Enjoy the rest of August. I’ll see you in September.


Doom 3

This morning a friend of mine called and asked me how I was enjoying my Doomage, a question predicated on a previous comment to him, in which I said I planned to play Doom 3 for about 12 hours straight over the weekend. I told him the doomage was going fine, but what I didn’t tell him was that I didn’t play Doom 3 for 12 hours straight. In fact, I figure the most time I’ve played the game at a stretch is about an hour, which is the amount of time I need to clear a level. And the reason for that is simply the the game makes me too edgy to play for any period of time longer than that. Or more accurately, the game just plain scares the crap out of me.

Don’t get me wrong: This is what I paid for. It’s been several years since I played a video game that was bowel-evacuatingly creepy (the last one being the vastly underappreciated Undying, from Clive Barker), so it’s fun to get all tense and twitchy about what’s coming at you in the dark (and Doom 3 is dark — oppressively, nerve-janglingly dark). But it’s tiring. Maybe I’m getting old, but I just don’t have the desire to exist in an artificially-engendered state of adrenalization for more than an hour or so a day. Any more than that and I need a nap. So I imagine kudos go to the team at id software for creating a game so juiced up that I can’t spend as much time with it as I’d usually spend with a game like this. That’s a neat if odd trick, especially when you consider that I’m someone who would cheerily play first person shooters all day and night if he didn’t have to, you know, eat and poo and sleep and pay bills.

It’s a reminder also that as far as largely passive entertainment options go, video games really are the most visceral choice you can have. It’s been years since I’ve been genuinely freaked out at a movie — I think you have to back all the way to David Fincher’s Seven (although the all-time creep-inducer is still The Exorcist). I enjoy a good creepy movie, but I’m not actually scared by one. I imagine this is because, in my sensory vocabulary, films are too passive in the direction of fright; I know nothing’s actually coming to get me. I’m much more emotionally engaged by a good film drama or comedy than I am by a horror story.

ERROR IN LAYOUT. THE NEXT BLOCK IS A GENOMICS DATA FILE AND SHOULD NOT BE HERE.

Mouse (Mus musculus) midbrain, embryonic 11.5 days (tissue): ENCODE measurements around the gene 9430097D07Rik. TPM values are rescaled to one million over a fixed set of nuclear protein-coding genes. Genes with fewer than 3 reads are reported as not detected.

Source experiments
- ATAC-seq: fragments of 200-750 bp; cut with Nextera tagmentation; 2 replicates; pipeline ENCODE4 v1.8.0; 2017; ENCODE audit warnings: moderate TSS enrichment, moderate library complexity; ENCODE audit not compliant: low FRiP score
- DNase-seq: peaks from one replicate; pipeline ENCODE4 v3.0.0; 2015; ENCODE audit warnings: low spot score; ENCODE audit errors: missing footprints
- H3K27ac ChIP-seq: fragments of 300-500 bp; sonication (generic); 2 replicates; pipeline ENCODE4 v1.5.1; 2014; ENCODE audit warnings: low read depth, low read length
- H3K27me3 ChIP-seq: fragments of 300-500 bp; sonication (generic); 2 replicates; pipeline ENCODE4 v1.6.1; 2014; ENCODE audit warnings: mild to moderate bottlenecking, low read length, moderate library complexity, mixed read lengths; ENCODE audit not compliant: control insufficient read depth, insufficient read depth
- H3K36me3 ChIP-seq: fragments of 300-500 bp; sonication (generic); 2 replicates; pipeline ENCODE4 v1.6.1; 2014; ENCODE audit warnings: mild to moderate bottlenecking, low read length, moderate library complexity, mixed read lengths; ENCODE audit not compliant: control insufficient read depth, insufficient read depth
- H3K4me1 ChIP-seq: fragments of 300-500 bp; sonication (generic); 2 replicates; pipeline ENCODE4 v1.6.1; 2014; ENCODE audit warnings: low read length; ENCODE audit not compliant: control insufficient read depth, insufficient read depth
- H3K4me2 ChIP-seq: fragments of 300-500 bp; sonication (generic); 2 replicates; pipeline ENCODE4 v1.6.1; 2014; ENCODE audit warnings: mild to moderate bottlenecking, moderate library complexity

With video games, on the other hand, I’m far more sensually engaged in the idea of terror, since it’s usually actively predicated on the moves I make in the game world. Moving through a doorway triggers an onslaught of demons; walking into a dark corridor runs the risk of something evil trying to open my avatar’s chest open with its claws. Now, clearly, I’m no more at risk from id’s pixellated demons than I am from Freddy or Jason on the big screen. But I’m active in the game, so the attacks matter more to me. I’ve yet to play a video game where the drama (or comedy) affects me as much as a good movie in that genre, but when it comes to terror, video games are a far more effective medium for me hands down.